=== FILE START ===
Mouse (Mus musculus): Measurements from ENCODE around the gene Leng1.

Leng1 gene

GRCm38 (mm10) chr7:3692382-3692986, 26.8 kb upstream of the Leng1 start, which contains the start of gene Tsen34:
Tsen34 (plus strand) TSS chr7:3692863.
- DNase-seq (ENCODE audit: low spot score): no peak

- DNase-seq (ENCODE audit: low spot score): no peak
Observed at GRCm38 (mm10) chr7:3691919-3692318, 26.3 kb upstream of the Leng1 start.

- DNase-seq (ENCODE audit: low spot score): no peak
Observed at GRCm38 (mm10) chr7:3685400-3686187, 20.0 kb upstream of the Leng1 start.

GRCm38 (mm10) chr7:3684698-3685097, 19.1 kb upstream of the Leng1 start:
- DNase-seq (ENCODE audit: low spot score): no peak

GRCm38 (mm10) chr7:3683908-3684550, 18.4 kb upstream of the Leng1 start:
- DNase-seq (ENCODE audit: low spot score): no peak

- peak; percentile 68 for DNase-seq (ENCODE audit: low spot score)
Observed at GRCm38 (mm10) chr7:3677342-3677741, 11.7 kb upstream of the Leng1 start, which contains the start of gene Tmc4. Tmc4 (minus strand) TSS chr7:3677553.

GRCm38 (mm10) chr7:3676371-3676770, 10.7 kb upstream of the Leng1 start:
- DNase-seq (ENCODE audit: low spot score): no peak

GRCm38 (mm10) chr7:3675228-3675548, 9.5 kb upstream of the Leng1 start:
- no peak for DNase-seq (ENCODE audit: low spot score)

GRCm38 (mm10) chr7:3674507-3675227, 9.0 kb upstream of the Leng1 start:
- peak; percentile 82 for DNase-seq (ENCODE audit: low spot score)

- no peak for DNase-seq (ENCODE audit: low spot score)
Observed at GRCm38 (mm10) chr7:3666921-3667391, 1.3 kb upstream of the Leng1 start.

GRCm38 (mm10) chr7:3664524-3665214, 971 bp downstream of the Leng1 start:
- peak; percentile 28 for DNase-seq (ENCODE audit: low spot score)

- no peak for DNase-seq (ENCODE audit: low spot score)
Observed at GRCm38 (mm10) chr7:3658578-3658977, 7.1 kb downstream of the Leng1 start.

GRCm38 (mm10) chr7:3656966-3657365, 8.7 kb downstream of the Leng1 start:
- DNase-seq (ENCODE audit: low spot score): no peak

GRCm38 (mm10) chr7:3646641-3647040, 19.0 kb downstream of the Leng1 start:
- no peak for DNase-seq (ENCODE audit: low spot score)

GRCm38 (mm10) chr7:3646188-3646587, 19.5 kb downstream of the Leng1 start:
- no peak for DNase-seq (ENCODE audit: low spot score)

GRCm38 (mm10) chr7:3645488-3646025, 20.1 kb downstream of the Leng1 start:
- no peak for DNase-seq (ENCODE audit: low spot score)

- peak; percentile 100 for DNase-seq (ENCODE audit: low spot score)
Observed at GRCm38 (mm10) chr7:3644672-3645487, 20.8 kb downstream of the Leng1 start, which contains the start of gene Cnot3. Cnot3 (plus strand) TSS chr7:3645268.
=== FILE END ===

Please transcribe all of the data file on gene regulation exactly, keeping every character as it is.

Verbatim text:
Mouse (Mus musculus): Measurements from ENCODE around the gene Leng1.

Leng1 gene

GRCm38 (mm10) chr7:3692382-3692986, 26.8 kb upstream of the Leng1 start, which contains the start of gene Tsen34:
Tsen34 (plus strand) TSS chr7:3692863.
- DNase-seq (ENCODE audit: low spot score): no peak

- DNase-seq (ENCODE audit: low spot score): no peak
Observed at GRCm38 (mm10) chr7:3691919-3692318, 26.3 kb upstream of the Leng1 start.

- DNase-seq (ENCODE audit: low spot score): no peak
Observed at GRCm38 (mm10) chr7:3685400-3686187, 20.0 kb upstream of the Leng1 start.

GRCm38 (mm10) chr7:3684698-3685097, 19.1 kb upstream of the Leng1 start:
- DNase-seq (ENCODE audit: low spot score): no peak

GRCm38 (mm10) chr7:3683908-3684550, 18.4 kb upstream of the Leng1 start:
- DNase-seq (ENCODE audit: low spot score): no peak

- peak; percentile 68 for DNase-seq (ENCODE audit: low spot score)
Observed at GRCm38 (mm10) chr7:3677342-3677741, 11.7 kb upstream of the Leng1 start, which contains the start of gene Tmc4. Tmc4 (minus strand) TSS chr7:3677553.

GRCm38 (mm10) chr7:3676371-3676770, 10.7 kb upstream of the Leng1 start:
- DNase-seq (ENCODE audit: low spot score): no peak

GRCm38 (mm10) chr7:3675228-3675548, 9.5 kb upstream of the Leng1 start:
- no peak for DNase-seq (ENCODE audit: low spot score)

GRCm38 (mm10) chr7:3674507-3675227, 9.0 kb upstream of the Leng1 start:
- peak; percentile 82 for DNase-seq (ENCODE audit: low spot score)

- no peak for DNase-seq (ENCODE audit: low spot score)
Observed at GRCm38 (mm10) chr7:3666921-3667391, 1.3 kb upstream of the Leng1 start.

GRCm38 (mm10) chr7:3664524-3665214, 971 bp downstream of the Leng1 start:
- peak; percentile 28 for DNase-seq (ENCODE audit: low spot score)

- no peak for DNase-seq (ENCODE audit: low spot score)
Observed at GRCm38 (mm10) chr7:3658578-3658977, 7.1 kb downstream of the Leng1 start.

GRCm38 (mm10) chr7:3656966-3657365, 8.7 kb downstream of the Leng1 start:
- DNase-seq (ENCODE audit: low spot score): no peak

GRCm38 (mm10) chr7:3646641-3647040, 19.0 kb downstream of the Leng1 start:
- no peak for DNase-seq (ENCODE audit: low spot score)

GRCm38 (mm10) chr7:3646188-3646587, 19.5 kb downstream of the Leng1 start:
- no peak for DNase-seq (ENCODE audit: low spot score)

GRCm38 (mm10) chr7:3645488-3646025, 20.1 kb downstream of the Leng1 start:
- no peak for DNase-seq (ENCODE audit: low spot score)

- peak; percentile 100 for DNase-seq (ENCODE audit: low spot score)
Observed at GRCm38 (mm10) chr7:3644672-3645487, 20.8 kb downstream of the Leng1 start, which contains the start of gene Cnot3. Cnot3 (plus strand) TSS chr7:3645268.